December capped off an extraordinary year for the world, with the global pandemic affecting nearly every aspect of life. In many ways, the month saw a continuation of the market trends that established themselves at the nadir of the financial crisis. Looking ahead into 2021, we see further upside for global growth as fiscal stimulus, easy monetary policy, and the vaccine rollout should support consumption and investment, which remained constrained in 2020. With this positive support for spending, we also expect bursts of inflation that will provide opportunities and risks in the year to come.
Don’t Stop ‘Til You Get Enough
Markets continued their post-crisis trends in December
With vaccination programmes rolling out and a Brexit deal finalised (final approval should happen this month), December saw the environment for risky assets improve further. Equities benefited significantly, with the MSCI All Country World index (ACWI) up 4.6% on the month. US stocks continued their strong run, with the Russell 2000 rising 8.7% and besting the S&P 500’s 3.8% return. Despite some periods of strong outperformance, the value factor underperformed the market cap index, with the MSCI World Value returning 3.6% vs 4.2% for the MSCI World. Growth and Momentum continued to be the outperformers (4.9% and 4.3%, respectively), while Quality underperformed slightly (3.7%) and Min Vol lagged (2.1%). Emerging markets performed quite well with the MSCI EM index up 7.4% over the month while the JP Morgan EM Currency index rose 2.8% and the Barclays EM Hard Currency Aggregate index was up 1.5%.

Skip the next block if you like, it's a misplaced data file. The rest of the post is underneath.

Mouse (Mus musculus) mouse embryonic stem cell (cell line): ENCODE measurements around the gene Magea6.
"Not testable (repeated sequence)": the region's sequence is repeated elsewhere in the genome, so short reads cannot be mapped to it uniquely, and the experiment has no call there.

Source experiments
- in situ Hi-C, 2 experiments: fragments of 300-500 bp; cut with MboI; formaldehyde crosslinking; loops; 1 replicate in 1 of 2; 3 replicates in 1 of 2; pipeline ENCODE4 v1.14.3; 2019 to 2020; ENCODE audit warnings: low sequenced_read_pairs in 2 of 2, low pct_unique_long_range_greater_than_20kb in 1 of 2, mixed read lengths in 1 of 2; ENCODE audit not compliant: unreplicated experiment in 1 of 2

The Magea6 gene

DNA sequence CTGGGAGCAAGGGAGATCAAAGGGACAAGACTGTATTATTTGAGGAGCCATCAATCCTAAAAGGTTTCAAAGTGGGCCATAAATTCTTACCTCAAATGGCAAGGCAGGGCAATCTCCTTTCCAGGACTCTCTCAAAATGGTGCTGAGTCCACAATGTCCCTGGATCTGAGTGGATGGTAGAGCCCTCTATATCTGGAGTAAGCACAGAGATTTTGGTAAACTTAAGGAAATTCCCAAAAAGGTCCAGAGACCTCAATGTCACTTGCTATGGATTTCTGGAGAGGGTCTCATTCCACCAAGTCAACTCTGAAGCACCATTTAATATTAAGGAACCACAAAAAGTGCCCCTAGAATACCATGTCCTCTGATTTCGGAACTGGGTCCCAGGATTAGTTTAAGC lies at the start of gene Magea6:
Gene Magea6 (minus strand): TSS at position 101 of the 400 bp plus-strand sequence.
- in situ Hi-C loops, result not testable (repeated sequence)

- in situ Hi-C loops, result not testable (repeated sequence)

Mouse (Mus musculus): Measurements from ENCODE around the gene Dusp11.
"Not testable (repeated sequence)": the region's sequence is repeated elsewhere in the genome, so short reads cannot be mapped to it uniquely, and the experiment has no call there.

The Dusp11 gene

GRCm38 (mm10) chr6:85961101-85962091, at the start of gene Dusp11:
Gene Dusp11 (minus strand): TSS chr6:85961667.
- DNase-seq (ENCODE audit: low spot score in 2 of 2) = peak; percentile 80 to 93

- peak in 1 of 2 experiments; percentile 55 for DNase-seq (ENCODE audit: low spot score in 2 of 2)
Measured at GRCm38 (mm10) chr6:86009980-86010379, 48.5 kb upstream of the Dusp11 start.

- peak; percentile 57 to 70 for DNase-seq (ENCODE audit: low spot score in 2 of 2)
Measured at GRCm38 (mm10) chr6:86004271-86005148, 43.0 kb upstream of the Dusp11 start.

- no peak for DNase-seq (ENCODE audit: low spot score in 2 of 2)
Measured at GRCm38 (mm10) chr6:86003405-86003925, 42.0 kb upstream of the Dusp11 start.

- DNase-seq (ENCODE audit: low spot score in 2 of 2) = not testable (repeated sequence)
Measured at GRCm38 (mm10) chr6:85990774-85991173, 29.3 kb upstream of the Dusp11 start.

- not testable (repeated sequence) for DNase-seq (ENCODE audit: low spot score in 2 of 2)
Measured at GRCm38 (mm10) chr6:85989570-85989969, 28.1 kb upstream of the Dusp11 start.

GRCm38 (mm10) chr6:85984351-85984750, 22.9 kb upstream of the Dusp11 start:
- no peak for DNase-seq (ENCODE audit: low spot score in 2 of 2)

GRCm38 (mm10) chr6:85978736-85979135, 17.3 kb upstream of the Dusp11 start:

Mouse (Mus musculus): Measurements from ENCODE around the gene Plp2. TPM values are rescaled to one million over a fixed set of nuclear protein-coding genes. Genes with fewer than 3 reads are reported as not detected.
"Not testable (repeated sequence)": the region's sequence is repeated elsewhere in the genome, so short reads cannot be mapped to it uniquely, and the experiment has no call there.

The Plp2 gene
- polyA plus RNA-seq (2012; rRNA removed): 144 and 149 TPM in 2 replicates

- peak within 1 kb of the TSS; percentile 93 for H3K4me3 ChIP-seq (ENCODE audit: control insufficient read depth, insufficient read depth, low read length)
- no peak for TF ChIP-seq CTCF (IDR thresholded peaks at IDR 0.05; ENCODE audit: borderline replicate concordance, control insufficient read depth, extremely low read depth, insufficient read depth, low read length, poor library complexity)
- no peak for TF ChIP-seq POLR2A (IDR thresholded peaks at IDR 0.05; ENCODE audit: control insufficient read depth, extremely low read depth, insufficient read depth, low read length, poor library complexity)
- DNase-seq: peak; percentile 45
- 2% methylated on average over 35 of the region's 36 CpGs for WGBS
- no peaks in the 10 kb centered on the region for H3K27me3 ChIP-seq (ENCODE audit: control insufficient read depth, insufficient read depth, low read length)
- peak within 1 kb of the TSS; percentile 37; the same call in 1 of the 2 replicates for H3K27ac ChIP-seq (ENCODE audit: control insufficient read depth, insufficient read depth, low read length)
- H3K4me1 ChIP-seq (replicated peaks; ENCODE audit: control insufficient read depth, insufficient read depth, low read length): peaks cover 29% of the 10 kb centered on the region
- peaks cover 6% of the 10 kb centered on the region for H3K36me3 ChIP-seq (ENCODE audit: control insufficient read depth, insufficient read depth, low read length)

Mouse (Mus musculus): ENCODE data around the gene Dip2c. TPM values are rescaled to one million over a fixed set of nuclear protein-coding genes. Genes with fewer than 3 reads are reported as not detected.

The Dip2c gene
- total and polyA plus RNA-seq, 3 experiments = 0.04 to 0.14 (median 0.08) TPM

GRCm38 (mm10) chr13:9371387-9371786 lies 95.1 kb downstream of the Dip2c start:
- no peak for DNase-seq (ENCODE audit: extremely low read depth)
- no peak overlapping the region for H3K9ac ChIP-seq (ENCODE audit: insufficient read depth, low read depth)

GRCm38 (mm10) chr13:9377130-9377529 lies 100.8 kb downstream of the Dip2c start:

High yield corporate bonds also posted strong performances, with the Barclays US Corporate High Yield index posting a 1.9% return on the month. Breakeven inflation rates rose as well, with the US 5-year breakeven inflation rate rising 27bps to 1.97%, as the price of crude rose 8% to 51.80 USD/bbl. The Bloomberg Precious Metals subindex was up 8.9%, with both gold and silver prices seeing strong gains on the month, though the Industrial Metals subindex rose only slightly at 0.3%. Despite the positive moves from both growth- and inflation-oriented assets, yields on government bonds remained steady with the Barclays Global Treasuries index posting a slightly positive return of 0.2%.
Growth may provide upside surprise in 2021…
As we head into the new year, we are starting to see an alignment of key drivers of market returns. This alignment suggests that global consumption growth in H1 2021 stands a good chance of exceeding expectations as the considerable stimulus unleashed by most governments has yet to manifest fully in the global economy. The G7 countries have injected 16% of their combined GDP according to the IMF (not including the recent US plan that amounts to 5% of the country’s GDP). There are two key observations to make here. First, the scale of the stimulation is unprecedented, approximatively 1.5 times larger than in 2008. Second, in contrast to 2008, a large group of countries responded with fiscal stimulus: the Euro area stimulation is larger while the Asian developing countries have done considerably more than what they did to address the consequences of the Great Financial Crisis. Where has the money gone? Mainly into savings, on both the consumer (US households’ disposable income has increased by 13.6%, for example) and corporate sides (across US companies, cash levels are up 2% of revenues). World consumption may be underestimated by many. Private economists expect 4.6% growth in consumption in both the US and in the Eurozone next year, which implies 2.4% and 3% in excess of their long-term trends, respectively. In our opinion, this is unlikely. Consumption is due to creep higher than those figures, especially in the US: above 5% consumption growth, either in H1 or over the year, would not surprise us.